1. A truly remarkable piece by James Martin over at Slate entitled, “How Easter Stubbornly Resists Commercialization”. A few notable excerpts (ht AZ):
“What enables Easter to maintain its religious purity and not devolve into the consumerist nightmare that is Christmas? Well, for one thing, it’s hard to make a palatable consumerist holiday out of Easter when its back story is, at least in part, so gruesome.
The Christmas story, with its friendly resonances of marriage, family, babies, animals, angels, and—thanks to the wise men—gifts, is eminently marketable to popular culture. It’s a Thomas Kinkade painting come to life.
On the other hand, a card bearing the image of a near-naked man being stripped, beaten, tortured, and nailed through his hands and feet onto a wooden crucifix is a markedly less pleasant piece of mail.
To his followers, therefore, [Christ's] execution was not only tragic and terrifying but shameful. It is difficult not to wonder what the Apostles would have thought of a crucifix as a fashion accessory. Imagine wearing an image of a hooded Abu Ghraib victim around your neck as holiday bling.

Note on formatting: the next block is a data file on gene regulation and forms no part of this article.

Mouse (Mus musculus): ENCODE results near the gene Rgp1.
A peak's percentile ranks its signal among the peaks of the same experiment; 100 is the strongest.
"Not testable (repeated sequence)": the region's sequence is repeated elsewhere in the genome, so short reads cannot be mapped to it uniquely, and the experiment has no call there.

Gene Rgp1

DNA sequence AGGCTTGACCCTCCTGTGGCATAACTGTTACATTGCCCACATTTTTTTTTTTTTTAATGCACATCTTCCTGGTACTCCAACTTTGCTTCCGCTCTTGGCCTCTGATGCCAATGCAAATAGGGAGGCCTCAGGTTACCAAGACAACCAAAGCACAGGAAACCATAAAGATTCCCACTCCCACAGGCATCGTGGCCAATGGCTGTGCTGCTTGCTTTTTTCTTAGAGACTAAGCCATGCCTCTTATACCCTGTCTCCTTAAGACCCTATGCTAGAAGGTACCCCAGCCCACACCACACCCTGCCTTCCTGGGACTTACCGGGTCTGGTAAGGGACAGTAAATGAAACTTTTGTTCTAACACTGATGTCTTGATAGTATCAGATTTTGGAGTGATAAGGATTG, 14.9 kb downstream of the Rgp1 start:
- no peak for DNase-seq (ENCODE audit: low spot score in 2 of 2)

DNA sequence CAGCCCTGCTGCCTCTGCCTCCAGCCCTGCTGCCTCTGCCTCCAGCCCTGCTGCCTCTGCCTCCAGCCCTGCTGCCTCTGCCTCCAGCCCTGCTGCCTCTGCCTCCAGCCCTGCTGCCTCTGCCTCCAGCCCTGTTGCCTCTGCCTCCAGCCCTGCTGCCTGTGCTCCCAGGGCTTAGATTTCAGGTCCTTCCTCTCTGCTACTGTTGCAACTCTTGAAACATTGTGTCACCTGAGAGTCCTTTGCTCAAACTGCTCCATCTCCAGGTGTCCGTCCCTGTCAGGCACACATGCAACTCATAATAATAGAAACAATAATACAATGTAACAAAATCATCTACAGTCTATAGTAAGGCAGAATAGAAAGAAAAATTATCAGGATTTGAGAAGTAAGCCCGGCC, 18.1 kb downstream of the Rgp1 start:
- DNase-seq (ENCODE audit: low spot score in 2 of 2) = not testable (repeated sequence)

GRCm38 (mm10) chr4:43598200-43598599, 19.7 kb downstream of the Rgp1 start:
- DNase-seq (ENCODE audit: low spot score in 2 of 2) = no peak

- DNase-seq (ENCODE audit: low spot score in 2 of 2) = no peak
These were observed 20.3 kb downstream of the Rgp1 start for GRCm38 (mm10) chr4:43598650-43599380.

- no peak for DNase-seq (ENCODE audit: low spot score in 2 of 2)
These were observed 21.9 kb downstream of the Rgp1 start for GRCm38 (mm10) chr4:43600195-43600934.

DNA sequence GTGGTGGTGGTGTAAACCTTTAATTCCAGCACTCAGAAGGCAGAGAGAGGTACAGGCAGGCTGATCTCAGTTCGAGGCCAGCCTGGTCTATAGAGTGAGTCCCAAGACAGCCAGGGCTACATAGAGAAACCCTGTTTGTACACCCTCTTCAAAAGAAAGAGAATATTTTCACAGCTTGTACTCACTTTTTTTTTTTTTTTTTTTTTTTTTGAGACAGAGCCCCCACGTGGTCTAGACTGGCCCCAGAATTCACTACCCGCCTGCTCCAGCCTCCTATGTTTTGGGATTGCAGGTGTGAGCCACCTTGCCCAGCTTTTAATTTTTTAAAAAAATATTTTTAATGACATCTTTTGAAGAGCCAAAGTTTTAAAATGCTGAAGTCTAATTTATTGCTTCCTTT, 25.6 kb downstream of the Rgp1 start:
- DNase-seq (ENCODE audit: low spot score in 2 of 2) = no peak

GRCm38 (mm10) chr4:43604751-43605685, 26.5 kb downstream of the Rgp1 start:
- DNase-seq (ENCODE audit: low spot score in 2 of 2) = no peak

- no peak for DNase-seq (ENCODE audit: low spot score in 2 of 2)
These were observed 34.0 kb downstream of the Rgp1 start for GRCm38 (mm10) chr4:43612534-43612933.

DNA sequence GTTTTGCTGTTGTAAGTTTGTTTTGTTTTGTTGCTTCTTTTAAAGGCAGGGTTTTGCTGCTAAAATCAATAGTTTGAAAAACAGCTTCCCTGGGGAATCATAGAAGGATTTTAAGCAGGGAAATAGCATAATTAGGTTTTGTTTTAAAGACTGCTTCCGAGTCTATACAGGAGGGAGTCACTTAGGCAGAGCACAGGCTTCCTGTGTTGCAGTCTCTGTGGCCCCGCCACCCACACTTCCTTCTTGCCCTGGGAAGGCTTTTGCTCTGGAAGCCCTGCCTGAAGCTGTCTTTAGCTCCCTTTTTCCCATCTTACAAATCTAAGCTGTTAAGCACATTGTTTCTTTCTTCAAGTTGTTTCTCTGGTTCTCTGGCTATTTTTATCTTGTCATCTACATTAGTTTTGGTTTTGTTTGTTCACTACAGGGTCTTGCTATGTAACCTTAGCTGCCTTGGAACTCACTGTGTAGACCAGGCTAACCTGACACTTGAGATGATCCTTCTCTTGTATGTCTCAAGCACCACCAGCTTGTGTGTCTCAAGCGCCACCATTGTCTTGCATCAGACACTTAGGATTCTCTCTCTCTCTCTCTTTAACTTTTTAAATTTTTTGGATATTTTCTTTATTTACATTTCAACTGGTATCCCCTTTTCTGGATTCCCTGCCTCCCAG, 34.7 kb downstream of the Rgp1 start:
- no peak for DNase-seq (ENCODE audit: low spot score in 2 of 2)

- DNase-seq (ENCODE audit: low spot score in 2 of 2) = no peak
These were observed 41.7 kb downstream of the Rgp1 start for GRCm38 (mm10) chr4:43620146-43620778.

Easter is an event that demands a “yes” or a “no.” There is no “whatever.”
2. Along those lines, if you can overlook the continued nepotism, one doozie of a Good Friday sermon is PZ’s 2003 “The Thin Line Between Realism And Suicide”:
3. While we’re on the heavy stuff – it’s a heavy day after all – I’m not sure it gets more Good Friday-intense than the National Review’s recent “Getting Serious About Pornography”. It’s a deeply personal look at the social cost of the internet, and it is jarring to say the least. But also a must-read (ht DB).
4. Considerably lighter, two sides of the same Grace In Practice coin: “Letting Students Choose Books Could Make Them Better Readers” and “Small Soda Taxes Don’t Dent Obesity” (ht JD and AZ).
5. Approaching weightlessness – in the best possible way – another in a series of wonderful lists over at The A/V Club, this one on “Childhood Entertainment We Still Love”. Not surprisingly, Calvin and Hobbes wins the race. Roald Dahl and Charles Shultz also get their due, as does Marty McFly (aka the son of the one-armed bellhop in Hot Tub Time Machine). What would you include? I’m very surprised no one mentioned The Beach Boys…
6. USA Today ran a pithy rundown of the biblical themes being explored on LOST.
7. Finally, I give you the Fat Albert Easter Special:
Bonus Track: A moving little reflection on “Human Failing and Easter Grace” that takes a 1976 interview with Jimmy Carter as its starting point.
And don’t forget to register for our upcoming conference – now only two weeks away! We’ve worked really hard to make this the best one yet. Trust us when we say you won’t want to miss it. Wink wink nudge nudge.